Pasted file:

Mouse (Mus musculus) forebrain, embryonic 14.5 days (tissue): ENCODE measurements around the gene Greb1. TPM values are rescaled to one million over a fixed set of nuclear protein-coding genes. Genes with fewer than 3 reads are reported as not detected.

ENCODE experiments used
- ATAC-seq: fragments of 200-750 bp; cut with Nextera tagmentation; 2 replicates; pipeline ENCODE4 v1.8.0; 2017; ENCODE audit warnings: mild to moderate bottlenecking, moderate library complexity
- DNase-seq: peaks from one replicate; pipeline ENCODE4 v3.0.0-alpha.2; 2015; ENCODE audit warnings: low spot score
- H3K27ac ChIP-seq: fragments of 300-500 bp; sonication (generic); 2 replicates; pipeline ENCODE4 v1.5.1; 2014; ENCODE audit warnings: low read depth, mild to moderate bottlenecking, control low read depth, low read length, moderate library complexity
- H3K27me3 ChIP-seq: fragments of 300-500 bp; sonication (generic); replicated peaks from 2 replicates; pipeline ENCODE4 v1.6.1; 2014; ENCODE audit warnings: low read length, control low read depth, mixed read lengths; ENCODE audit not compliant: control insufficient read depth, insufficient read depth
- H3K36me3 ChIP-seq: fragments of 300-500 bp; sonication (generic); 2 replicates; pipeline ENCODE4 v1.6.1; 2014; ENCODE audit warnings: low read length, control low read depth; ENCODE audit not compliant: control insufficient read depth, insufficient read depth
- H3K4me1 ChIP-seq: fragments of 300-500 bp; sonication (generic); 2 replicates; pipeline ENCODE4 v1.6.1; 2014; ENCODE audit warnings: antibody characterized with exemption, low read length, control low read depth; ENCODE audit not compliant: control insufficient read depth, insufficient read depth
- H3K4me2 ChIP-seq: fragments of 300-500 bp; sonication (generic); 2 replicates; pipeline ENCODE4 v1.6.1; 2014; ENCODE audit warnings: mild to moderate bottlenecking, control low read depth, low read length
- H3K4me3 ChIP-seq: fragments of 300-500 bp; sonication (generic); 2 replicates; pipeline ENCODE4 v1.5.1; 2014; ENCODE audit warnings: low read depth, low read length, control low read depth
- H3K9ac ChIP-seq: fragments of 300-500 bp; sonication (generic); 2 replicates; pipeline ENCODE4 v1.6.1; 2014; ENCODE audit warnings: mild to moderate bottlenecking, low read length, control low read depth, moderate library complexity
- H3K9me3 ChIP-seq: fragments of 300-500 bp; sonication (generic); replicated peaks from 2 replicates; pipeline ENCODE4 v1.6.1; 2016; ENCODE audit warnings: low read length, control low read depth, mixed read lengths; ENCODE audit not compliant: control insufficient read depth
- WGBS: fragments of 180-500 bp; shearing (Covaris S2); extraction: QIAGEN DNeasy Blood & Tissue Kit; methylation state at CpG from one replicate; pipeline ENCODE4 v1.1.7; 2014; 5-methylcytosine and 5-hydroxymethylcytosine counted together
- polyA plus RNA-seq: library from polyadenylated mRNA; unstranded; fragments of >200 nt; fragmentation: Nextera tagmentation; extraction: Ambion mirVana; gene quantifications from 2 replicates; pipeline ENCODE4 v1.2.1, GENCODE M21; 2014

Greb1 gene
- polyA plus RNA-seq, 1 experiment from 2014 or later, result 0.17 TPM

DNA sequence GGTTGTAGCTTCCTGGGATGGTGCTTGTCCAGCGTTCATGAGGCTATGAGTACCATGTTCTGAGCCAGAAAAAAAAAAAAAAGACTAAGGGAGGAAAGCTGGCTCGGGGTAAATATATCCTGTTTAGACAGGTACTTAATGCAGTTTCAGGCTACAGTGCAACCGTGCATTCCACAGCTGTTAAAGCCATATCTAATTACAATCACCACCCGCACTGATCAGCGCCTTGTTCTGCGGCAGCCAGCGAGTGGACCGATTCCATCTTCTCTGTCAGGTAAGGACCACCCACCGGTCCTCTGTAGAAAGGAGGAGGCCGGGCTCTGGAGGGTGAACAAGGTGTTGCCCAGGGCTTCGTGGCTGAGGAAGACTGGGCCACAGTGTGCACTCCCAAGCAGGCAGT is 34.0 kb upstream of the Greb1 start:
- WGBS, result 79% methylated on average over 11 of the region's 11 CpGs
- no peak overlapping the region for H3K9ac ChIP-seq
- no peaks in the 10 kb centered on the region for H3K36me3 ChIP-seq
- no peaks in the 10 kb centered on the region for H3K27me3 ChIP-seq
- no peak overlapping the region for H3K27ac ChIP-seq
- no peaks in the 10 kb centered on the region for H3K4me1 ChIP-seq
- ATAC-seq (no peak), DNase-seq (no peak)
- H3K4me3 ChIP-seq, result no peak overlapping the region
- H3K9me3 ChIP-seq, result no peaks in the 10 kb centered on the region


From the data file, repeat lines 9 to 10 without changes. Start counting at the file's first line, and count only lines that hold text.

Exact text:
- H3K4me2 ChIP-seq: fragments of 300-500 bp; sonication (generic); 2 replicates; pipeline ENCODE4 v1.6.1; 2014; ENCODE audit warnings: mild to moderate bottlenecking, control low read depth, low read length
- H3K4me3 ChIP-seq: fragments of 300-500 bp; sonication (generic); 2 replicates; pipeline ENCODE4 v1.5.1; 2014; ENCODE audit warnings: low read depth, low read length, control low read depth